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To cure or not to cure

Discussion in 'Steelhead Talk' started by archman, Nov 12, 2004.

  1. I'm going to start using my own eggs this year. I caught some nice steelhead yesterday using these brown trout eggs some guy gave me. I've heard a lot about curring vs. non-curring, but don't really know what works best. What do you guys think, if you have tried both? Also, what is the easiest way to cure them. Thanks.

  2. steelmagoo

    steelmagoo Enjigneer

    Uncured eggs rot fast and don't freeze well. Actually, they freeze just fine, but they don't thaw nicely. The egg walls break and you get a mess. I think fresh uncured eggs work best, but only for a day or two out of the fish. I cure mine with a handful of Borax in 1/2 gallon of cold water for maybe 30 minutes or more, depending on how loose the skein is. Loose eggs make better contact with the solution and need less time. After curing, I spread the skeins out on newspaper or paper towels to dry up a bit before freezing or making baits.
  3. Dingo


    I haven't cured eggs since the late 1980s. I was told about how to handle them fresh by an 'expert' back then, and have been using them fresh since then, if I use them at all. Use eggs from the fall fish, which are still in the skein. Rinse the skiens with fresh water, then cut them into 'day use' packs. These are typically enough to use in a day, about the size of a couple of quarters or so. Pat the chunks dry and wrap them in plastic wrap, then place all in a freezer bag, or two, with the air sucked out. Throw these in the freezer.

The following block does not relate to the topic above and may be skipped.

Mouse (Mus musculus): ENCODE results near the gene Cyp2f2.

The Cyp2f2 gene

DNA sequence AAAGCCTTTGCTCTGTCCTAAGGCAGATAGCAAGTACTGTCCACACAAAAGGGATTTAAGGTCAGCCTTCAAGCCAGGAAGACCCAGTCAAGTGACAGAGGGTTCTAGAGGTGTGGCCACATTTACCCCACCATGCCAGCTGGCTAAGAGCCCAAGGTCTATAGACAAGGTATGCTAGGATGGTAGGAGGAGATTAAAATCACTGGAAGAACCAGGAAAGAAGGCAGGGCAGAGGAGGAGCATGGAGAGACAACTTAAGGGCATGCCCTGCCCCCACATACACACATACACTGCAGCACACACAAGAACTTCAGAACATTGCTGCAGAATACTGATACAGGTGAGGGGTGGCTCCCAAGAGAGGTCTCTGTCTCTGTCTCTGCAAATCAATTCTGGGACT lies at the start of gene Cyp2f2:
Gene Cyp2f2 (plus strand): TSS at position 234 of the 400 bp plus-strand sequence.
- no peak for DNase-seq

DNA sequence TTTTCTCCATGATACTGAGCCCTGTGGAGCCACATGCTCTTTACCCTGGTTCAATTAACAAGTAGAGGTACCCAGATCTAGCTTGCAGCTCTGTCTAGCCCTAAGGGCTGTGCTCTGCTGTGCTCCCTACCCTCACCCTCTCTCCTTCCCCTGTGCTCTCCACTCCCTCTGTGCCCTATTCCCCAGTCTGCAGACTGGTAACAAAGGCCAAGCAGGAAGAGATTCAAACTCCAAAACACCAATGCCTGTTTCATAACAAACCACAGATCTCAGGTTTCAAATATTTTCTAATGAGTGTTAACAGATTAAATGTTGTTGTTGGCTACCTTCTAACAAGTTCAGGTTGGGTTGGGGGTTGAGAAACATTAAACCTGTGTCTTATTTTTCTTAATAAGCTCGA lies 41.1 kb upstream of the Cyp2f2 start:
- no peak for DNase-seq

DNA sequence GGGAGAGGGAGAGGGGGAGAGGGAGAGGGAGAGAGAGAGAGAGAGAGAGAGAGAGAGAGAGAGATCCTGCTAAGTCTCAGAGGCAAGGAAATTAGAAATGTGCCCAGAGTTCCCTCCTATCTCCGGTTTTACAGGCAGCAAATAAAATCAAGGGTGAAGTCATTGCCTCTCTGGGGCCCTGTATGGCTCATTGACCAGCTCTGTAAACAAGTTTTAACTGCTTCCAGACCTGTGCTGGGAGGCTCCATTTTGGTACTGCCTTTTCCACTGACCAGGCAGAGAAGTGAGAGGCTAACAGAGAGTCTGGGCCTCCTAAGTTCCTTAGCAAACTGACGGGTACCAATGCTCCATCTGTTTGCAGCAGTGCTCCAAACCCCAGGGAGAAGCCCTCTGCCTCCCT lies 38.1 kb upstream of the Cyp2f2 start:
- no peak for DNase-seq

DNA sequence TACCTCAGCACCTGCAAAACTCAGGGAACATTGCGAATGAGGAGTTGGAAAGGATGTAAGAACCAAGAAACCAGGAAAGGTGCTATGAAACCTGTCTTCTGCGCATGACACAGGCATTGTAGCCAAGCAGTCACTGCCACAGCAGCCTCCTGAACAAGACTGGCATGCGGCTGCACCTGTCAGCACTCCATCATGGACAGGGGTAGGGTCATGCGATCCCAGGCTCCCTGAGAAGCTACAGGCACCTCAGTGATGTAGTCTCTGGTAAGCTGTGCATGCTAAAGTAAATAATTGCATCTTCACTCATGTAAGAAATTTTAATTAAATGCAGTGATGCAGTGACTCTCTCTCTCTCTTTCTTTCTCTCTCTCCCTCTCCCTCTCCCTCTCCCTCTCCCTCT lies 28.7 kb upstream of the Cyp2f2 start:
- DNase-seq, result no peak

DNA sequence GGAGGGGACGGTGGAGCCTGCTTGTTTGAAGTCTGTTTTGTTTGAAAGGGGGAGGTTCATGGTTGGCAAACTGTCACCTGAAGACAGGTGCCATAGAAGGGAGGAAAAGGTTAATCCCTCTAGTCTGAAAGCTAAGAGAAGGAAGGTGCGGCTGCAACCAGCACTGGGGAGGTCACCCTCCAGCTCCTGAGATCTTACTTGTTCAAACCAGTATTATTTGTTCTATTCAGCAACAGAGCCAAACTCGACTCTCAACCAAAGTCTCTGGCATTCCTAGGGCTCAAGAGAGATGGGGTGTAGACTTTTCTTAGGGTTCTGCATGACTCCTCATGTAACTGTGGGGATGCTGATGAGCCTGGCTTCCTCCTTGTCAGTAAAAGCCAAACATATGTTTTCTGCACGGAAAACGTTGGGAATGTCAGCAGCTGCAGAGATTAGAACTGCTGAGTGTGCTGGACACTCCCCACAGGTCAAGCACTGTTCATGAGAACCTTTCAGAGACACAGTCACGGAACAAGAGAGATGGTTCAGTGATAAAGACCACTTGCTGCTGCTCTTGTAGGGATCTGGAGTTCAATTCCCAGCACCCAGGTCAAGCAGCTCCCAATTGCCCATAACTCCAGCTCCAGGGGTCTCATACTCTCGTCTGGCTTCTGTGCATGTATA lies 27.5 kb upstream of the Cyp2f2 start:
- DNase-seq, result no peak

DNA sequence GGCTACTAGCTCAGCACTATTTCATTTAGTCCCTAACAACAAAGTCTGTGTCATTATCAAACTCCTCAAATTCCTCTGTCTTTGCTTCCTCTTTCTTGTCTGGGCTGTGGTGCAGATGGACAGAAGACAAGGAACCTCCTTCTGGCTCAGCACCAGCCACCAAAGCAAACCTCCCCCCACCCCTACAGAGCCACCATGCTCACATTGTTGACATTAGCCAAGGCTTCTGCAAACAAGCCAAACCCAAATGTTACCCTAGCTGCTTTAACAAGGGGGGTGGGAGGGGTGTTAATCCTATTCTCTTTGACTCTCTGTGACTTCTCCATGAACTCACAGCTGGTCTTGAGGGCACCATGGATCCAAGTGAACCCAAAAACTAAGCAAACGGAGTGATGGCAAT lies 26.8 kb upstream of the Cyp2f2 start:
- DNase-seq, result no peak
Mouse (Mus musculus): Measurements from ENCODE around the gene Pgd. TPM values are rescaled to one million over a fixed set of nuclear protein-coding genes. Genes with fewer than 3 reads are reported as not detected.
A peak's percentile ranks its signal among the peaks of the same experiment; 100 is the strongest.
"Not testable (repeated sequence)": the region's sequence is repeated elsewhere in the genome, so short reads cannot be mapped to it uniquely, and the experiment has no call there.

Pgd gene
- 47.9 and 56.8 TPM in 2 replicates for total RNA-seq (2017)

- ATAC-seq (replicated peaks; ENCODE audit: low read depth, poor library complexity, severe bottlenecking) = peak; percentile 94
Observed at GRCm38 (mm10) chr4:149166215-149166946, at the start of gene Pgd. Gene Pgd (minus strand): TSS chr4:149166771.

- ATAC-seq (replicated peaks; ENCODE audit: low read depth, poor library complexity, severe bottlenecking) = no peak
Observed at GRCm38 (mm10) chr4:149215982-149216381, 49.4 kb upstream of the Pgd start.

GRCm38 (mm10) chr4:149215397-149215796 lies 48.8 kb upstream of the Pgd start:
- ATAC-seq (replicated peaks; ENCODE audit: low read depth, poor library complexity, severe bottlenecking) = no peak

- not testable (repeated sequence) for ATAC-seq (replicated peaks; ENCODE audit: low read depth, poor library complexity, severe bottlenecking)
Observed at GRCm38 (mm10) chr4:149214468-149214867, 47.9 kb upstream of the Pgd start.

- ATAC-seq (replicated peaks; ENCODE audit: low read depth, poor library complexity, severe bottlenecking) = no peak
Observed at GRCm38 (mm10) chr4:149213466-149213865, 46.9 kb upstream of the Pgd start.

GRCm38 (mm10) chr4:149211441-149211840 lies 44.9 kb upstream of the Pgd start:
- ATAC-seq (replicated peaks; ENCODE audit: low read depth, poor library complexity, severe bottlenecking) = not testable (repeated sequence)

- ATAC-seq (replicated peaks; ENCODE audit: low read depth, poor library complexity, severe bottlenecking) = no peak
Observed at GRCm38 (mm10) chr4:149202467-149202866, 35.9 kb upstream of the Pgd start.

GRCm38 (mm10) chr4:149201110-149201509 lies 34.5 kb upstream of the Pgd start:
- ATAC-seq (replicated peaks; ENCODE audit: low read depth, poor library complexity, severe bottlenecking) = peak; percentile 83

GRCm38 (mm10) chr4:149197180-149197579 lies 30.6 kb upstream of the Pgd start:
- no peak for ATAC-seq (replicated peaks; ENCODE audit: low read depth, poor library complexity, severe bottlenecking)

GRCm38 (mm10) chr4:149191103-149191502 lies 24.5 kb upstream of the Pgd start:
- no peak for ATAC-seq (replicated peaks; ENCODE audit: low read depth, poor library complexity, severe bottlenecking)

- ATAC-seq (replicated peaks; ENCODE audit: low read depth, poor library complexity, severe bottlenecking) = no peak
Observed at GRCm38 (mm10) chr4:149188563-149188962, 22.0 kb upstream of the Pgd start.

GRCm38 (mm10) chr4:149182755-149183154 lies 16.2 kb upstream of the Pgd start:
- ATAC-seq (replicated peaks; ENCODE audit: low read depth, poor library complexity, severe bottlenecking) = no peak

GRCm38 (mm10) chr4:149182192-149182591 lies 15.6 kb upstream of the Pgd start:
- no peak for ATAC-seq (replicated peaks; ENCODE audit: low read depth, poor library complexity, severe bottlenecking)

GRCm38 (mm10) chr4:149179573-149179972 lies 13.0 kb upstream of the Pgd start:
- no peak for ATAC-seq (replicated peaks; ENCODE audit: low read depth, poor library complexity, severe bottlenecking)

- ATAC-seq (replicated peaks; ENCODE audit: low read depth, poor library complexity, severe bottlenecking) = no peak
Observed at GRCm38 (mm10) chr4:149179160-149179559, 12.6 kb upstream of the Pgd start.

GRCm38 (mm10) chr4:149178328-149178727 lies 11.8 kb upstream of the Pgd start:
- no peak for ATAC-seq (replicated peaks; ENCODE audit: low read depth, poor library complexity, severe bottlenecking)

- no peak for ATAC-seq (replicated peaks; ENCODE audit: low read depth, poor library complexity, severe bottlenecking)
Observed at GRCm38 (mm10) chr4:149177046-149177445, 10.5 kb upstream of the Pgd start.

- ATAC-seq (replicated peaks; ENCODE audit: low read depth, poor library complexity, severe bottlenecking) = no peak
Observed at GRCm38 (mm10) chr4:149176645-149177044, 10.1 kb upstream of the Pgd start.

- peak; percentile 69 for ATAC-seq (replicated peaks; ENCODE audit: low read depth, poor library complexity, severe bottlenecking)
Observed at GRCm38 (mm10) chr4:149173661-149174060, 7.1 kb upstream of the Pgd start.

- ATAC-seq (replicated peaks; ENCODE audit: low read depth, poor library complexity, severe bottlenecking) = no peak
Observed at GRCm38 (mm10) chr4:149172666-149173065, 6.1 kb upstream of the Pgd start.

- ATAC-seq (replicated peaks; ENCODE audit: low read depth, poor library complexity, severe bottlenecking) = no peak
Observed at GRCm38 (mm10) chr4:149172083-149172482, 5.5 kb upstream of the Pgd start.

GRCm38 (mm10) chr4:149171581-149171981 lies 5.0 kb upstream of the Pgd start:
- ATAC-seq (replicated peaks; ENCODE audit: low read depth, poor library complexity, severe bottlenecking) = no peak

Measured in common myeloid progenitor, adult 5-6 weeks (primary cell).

The day of or before a trip, pull a chunk out and thaw it. At this time, they can be sacked or used whole, an egg or two (with some membrane/skein material) at a time (my preference, especially in clear water without a lot of chubs around). I normally don't sack the eggs unless other fish are tearing up the loose eggs.

    Back when I did cure the eggs (mostly salmon), I used a borax-based recipe.
  4. Dingo, you don't recommend sacking them before freezing? I just picture pulling them from the freezer, and having a big glob.

    ALso, if you are using fresh eggs, and you don't use all of them that trip, can you re-freeze them?
  5. Dingo


    They actually thaw into a pretty nice, tight ball. I cut the pieces off from there, based on how large of a chunk that I'm fishing. When fishing loose eggs, I never use more than three or four on the hook, with a little of the membrane/skien along with it. I've caught them on the membrane itself -- looks like a sucker spawn fly. The clearer the water, the smaller the presentation. I always sack them right before use when sacking. Never larger than the size of a dime. Makes for a tighter bag and gives me the ability to vary the sack color often.

    I don't have much luck freezing them more than once. Leftovers are kept cold in an ice chest, when necessary.
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